Will Smith will have a hard time filling Robin Williams' shoes in Aladdin genie role

Will Smith Lands Genie Role In Disney’s Live-Action ‘Aladdin’—And Robin Williams Fans Are Having A Fit

Will Smith has a tough act to follow—and Robin Williams fans are letting him know about it. Smith has been cast in the coveted role of the Genie in Disney’s upcoming live-action remake of Aladdin, according to Rolling Stone. Smith will take on the iconic voice role previously filled by Robin Williams in the Oscar-winning 1992 animated film, and some fans of the late comedian are not happy about it at all.

Guy Ritchie’s Aladdin film has already been the subject of casting controversy. The film was under scrutiny for weeks amid “whitewashing” rumors over who would play the title character. Egyptian-born actor Mena Massoud was announced as Aladdin, but the newcomer’s casting seems to be overshadowed by the confirmation that Will Smith will take on the role of the three-wish granting genie that Robin Williams made famous more than 25 years ago. Sadly, Robin Williams died in 2014.

After the Aladdin casting announcement was made, some avid Robin Williams fans slammed the choice of Will Smith in the Genie voice role. Some fans wrote that Smith “is not my genie,” while others said the former Fresh Prince of Bel-Air star isn’t funny enough to fill Robin’s shoes.

Rumors about Will Smith’s possible involvement in Aladdin first started to surface in April. At the time, the Hollywood Reporter revealed that Will was also in talks with Tim Burton about the live-action Dumbo movie, but they couldn’t ink a deal due to scheduling.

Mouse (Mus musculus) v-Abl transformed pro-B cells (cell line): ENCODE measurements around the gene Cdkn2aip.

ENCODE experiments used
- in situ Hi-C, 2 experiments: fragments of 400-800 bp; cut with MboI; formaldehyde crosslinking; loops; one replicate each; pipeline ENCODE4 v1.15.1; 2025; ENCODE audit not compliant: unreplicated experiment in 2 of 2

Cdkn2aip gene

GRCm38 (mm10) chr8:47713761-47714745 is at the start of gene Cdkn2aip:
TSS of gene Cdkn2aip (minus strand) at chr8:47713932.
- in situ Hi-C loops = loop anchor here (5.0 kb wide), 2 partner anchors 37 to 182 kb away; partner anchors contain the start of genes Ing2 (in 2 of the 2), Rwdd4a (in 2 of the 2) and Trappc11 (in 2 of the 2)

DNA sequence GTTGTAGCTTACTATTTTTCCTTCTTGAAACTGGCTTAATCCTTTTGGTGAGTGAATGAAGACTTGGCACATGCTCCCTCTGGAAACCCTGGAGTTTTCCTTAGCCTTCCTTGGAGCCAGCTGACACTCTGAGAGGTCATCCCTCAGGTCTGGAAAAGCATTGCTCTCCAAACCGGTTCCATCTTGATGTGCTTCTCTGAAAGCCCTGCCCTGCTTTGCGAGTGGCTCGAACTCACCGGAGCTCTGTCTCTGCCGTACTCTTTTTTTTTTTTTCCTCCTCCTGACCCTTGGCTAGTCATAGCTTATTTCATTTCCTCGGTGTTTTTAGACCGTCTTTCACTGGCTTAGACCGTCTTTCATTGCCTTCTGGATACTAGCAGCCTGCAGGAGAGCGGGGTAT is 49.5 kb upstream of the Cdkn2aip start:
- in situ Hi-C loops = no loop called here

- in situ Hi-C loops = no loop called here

While not everyone is happy about the Aladdin deal Smith eventually did ink, some movie fans defended Ritchie’s choice to cast Will Smith as Genie, pointing out that Robin Williams is no longer with us and someone had to take over in the role as the Aladdin antagonist.

It’s no doubt that Will Smith has some pretty big shoes to fill with the Aladdin role. In 1992, Robin Williams helped Aladdin pave the way for Disney’s animation renaissance. Aladdin was the highest-grossing film that year. Disney animator Eric Goldberg told the Los Angeles Times that working with Williams was an animator’s dream come true, comparing him to the great 1930s and ’40s animation voices who were also radio actors.

“What Robin had in common with them is a set of vocal chords that were 100% elastic,” he said.

[Image by Adam Larkey/Disney-ABC Television Group via Getty Images]

Goldberg revealed that Williams did a lot of improvisation when recording the Genie vocals and that Disney let them keep most of Robin’s improvised scenes because they were so good.

“He turned into a game show host, an evangelist. Out came all the celebs — Arnold Schwarzenegger John Wayne, George C. Scott. We took the stuff back to Burbank and went… ‘Oh my God, this is gold… Will they let us put this in the picture?'” Goldberg recalled.

“We could have just gotten somebody who was technically adept at impressions. But the warmth that Robin brought was something we tried very hard to convey.”

The official release date for Disney’s live-action Aladdin has not yet been announced.

[Featured Image by Kevin Winter/Getty Images for AFI]

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